“The concentration of poverty has surged once again”

A 2011 report by Paul Jargowsky for The Century Foundation and the Rutgers Center for Urban Research and Education found that poverty is more concentrated now than in any period measured:

Since 2000, the population of high-poverty neighborhoods, based on the 40 percent poverty threshold, increased by a troubling 56 percent. The increase is nearly as rapid if lower, more inclusive thresholds are used: the population of neighborhoods with poverty above 20 percent and above 30 percent increased by 45 percent and 50 percent, respectively. In the same time period, the U.S. population as a whole increased by only 9 percent; in other words, these increases vastly outstrip population growth.

Jargowsky details the personal costs of such neighborhoods:

A variety of studies have found that neighborhoods matter for child and adolescent development across a variety of developmental outcomes. For example, a child’s IQ at thirty-six months of age is related to the presence of affluent families in the child’s neighborhood after controlling for family income, mother’s education, family structure, and race. Girls with fewer affluent neighbors initiated sexual activity earlier and were more likely to have out-of-wedlock birth, again controlling for family characteristics. Children with a high proportion of poor neighbors have more behavioral problems, lower self-esteem, and more symptoms of depression.

The concentration of poverty often makes for an unhealthy environment with few parks and recreational resources, greater pollution, more alcohol outlets, more advertising for alcohol and tobacco, and less availability of healthy foods. Residents of disadvantaged neighborhoods suffer higher rates of communicable diseases like tuberculosis, premature birth, self-report of poor health, diabetes, and obesity. Residence in economically and socially isolated census tracts increases the probability that adolescents will engage in health-risk behaviors.

“Reproduces the very dynamics that sustain crime”

Eric Lotke and Jason Ziedenberg found the advent of ‘zero-tolerance’ and ‘broken windows’ policing strategies added to the stress. Their 2005 paper cites the cold statistics for Baltimore – on any given day, nearly 1-in-5 black men aged 20-30 were in custody – and added:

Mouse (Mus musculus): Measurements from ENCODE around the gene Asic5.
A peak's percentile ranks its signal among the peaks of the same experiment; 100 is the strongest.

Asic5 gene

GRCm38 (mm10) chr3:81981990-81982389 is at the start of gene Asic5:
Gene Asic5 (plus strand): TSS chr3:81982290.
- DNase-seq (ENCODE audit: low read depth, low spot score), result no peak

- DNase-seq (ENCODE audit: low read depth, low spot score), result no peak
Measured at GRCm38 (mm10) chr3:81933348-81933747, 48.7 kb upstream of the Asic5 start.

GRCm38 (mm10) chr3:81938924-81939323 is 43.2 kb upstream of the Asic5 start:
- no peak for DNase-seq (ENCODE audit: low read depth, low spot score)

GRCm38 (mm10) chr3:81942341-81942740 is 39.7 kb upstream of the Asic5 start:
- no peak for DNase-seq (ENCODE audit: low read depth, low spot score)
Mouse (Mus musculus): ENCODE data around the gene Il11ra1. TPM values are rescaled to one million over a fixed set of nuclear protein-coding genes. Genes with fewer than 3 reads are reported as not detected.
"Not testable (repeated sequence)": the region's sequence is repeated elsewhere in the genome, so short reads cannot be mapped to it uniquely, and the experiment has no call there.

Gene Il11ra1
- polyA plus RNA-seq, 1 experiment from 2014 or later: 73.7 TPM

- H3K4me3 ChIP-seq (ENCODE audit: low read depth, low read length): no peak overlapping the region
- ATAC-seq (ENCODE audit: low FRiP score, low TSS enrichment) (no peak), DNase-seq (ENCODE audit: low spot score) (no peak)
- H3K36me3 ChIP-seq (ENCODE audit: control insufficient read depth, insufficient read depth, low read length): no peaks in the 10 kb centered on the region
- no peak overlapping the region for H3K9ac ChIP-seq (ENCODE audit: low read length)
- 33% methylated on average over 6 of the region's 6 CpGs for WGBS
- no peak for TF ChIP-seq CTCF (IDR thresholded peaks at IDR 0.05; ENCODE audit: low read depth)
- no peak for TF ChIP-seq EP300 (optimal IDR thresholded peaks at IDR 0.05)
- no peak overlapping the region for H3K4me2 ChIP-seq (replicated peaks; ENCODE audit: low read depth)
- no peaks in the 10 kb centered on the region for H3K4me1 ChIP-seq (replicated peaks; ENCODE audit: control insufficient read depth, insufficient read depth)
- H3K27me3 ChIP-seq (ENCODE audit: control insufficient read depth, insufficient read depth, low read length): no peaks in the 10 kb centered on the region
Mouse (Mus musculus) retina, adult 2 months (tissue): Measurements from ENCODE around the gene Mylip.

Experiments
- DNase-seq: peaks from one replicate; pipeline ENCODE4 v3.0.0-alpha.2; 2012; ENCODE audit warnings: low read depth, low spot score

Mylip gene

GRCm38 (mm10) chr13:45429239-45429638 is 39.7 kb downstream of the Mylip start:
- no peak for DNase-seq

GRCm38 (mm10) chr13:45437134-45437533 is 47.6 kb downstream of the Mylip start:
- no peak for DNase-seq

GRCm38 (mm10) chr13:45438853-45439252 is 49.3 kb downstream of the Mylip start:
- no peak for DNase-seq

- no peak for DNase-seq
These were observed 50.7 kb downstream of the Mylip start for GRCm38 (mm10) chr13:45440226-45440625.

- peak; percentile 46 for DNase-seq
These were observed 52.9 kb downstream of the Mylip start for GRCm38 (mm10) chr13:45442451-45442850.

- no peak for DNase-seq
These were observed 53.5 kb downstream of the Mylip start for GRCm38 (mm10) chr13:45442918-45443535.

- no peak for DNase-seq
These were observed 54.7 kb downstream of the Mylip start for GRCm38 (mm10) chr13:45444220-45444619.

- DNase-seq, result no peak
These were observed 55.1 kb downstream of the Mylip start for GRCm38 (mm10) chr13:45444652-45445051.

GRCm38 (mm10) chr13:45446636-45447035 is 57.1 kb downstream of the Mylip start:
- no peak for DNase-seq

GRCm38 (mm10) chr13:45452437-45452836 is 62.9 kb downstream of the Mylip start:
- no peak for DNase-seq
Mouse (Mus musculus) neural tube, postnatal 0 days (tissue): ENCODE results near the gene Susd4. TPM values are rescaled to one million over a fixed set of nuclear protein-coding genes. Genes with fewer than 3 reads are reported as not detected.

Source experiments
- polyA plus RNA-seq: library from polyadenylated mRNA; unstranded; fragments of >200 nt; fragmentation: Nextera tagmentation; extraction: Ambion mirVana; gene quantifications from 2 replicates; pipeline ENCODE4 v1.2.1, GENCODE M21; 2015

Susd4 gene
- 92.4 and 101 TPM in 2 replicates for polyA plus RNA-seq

The overall impact is to depopulate entire communities of young men. In addition to the individuals who are entirely removed, additional others are on probation or parole. While partially able to participate in the life of the community, these individuals remain saddled with restrictions that make it more difficult to live a normal life. The result is communities that bear the mark of the justice system at every turn.

They cite a 2002 study by Todd Clear:

High levels of incarceration concentrated in impoverished communities has a destabilizing effect on community life, so that the most basic underpinnings of informal social control are damaged. This, in turn, reproduces the very dynamics that sustain crime.

A 2004 study by Keith Harries found that, rather than declining as ‘zero tolerance’ and ‘broken windows’ proponents predicted, crime actually increased after such waves of arrests sent more young men to prison:

Harries examined a number of hypotheses for this inversion and he found likely explanations to include residential mobility and what he calls the “missing male” phenomenon. In his study tracts, the male-to-female ratio stayed around eight males to every ten females. In comparison, in affluent Roland Park is the ratio of males to females is roughly equal.

Harries associated this simple gender disparity, in combination with the social stigma and legal burden of a criminal record, with obstacles to the formation of healthy families, stable communities, and ultimately with incarceration and lethal violence.

Yet as we’ll see tomorrow, when Hillary Clinton proposed prison reform, better early education, and other policies to end “the Incarceration Generation,” Republicans like Jeb Bush scoffed at the idea of “spending more on government programs or weakening criminal laws that make communities safer.”

Tomorrow we’ll explore solutions, and why we most overcome political and racial segregation to be “a more perfect Union.”


Happy Friday!